Do Indie Authors Suck?
Recently, the indie corner of WordPress seems to have exploded over this rather vitriolic article, written by one anonnymouse13. According to anonnymouse13, the independent publishing market is “a little pile of shit, wrapped up in shit, to make a shit burrito covered in shit sauce”. A lovely image, no?
As someone who does not hold a personal stake in any of the topics raised, I thought I’d state my own opinions on the matter.
The article, to put it bluntly, is deeply flawed: it is loaded with generalizations and takes a tone that is needlessly hostile, as you could probably tell from the above quote. Several writers have already made reasonable replies to the post in question; many others, sadly, have resorted to angry responses that are at least as bad as what they are arguing against. Such responses are counterproductive and serve only to add weight to the original author’s claims; if you’re thinking of making such a reply, please don’t. This goes for any similar incidents in the future, too.
Before I go on, allow me to answer the question posed in the title: of course not. Indie authors, as a single group, do not and have never “sucked”. The music and videogame industries are full of independent artists nowadays and it is only natural that this be seen in other forms of art. People go indie for a variety of reasons, many of which are well-researched, and it can be assured that at least some of these people will end up producing good-quality work. However, it is also true to say that there are a lot of indies on the market who probably shouldn’t be. Even a quick look through amazon will reveal reams of products with ropy covers, poor writing and bad pricing. On this last point, anonnymouse and his critics seem to be in agreement.
Another “however” is that anonnymouse13 clearly knows a thing or two about the business of publishing. Given that he works for a publishing house, this shouldn’t come as a big shock. Underneath all of the profanity, he makes some good points – points which any budding indie author ought to pay attention to.
The most important thing to extract from the article is the need to hire good editors to support you in your work. “Indie” should not mean “solo”. Unless you’re some kind of literary genius, you will need editors if you’re to produce your best work. As the author of a piece, you are always going to be too emotionally invested in it to see all of that piece’s faults,whether you realize it or not. On a related note, you should consider letting someone else do your cover unless you have a good grounding in graphic design. At the very least, you should seek opinions on your cover before you publish. Remember: a feature on Lousy Book Covers is no substitute for a proper marketing campaign.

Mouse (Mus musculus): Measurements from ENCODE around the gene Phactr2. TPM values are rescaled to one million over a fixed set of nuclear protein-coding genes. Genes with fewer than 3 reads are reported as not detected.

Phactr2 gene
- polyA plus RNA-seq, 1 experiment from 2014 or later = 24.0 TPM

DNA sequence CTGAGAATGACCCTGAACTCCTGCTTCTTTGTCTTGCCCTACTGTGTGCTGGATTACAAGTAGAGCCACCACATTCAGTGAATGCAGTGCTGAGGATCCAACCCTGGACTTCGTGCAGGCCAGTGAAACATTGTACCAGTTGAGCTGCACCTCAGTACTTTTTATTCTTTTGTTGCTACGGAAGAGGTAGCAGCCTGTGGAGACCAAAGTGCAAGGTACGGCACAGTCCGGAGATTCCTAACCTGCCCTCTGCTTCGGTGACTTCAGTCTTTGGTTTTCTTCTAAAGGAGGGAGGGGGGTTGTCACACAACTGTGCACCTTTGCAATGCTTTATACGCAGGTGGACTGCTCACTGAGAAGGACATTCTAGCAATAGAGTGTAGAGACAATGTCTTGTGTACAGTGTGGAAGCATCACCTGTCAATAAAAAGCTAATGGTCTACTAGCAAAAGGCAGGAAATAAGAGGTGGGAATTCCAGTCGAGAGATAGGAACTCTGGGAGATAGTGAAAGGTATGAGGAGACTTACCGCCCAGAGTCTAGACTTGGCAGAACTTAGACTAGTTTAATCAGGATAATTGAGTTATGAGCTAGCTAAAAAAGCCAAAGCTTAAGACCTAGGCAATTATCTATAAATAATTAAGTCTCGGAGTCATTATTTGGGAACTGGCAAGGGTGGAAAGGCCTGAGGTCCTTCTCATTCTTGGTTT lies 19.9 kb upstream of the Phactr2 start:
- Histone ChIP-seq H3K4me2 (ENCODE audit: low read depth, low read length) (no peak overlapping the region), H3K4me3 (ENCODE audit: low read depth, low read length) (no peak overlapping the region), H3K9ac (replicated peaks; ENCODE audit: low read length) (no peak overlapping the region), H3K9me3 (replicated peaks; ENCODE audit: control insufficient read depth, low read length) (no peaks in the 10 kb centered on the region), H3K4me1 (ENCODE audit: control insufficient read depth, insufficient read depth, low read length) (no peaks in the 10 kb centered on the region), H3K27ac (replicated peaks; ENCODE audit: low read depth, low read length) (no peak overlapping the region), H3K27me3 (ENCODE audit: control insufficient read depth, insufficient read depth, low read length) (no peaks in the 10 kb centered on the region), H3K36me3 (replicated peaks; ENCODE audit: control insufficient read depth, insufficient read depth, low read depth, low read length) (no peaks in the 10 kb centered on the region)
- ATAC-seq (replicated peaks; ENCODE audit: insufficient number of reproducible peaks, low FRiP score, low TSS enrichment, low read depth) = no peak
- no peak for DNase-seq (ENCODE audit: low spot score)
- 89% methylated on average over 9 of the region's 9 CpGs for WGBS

Another thing to note is the need to keep one’s expectations in check. Most of the very successful indies have something more than luck to attribute to their success. Some had pre-established connections or markets, as anonnymouse13 has already argued, while others simply worked exceedingly hard to get to where they are today. If you want to become one of the success stories, you’re going to have to put a ton of time and effort into your enterprise – first in learning and perfecting your craft, and then in presenting and marketing your work to the best of your abilities. If you know all that and are willing to do it, then good; if not, you’re in the wrong profession.
A final thing to take away from the article is that self-publishing, or at least doing it well, is not cheap. Freelance editors and cover artists don’t just pay themselves, after all. This is a factor that you should both be aware of and be willing to accept. You have faith in your novel, do you not? In that case, what’s wrong with investing a bit of money towards that novel’s eventual success?
At the end of the day, anonnymouse’s original post is an inflammatory piece of work which, really, should not have been put up in the form it is in. Its valid points, of which there are several, are drowned in an undercurrent of anger and hostility that was completely unnecessary. That does not mean that these points should be ignored, though. Rather, they should be taken on board and their author, politely I should add, criticized for what else he has said.
PS: His followup post is quite a bit better and had me smiling long before the end. I’d suggest giving it a look when you have the time.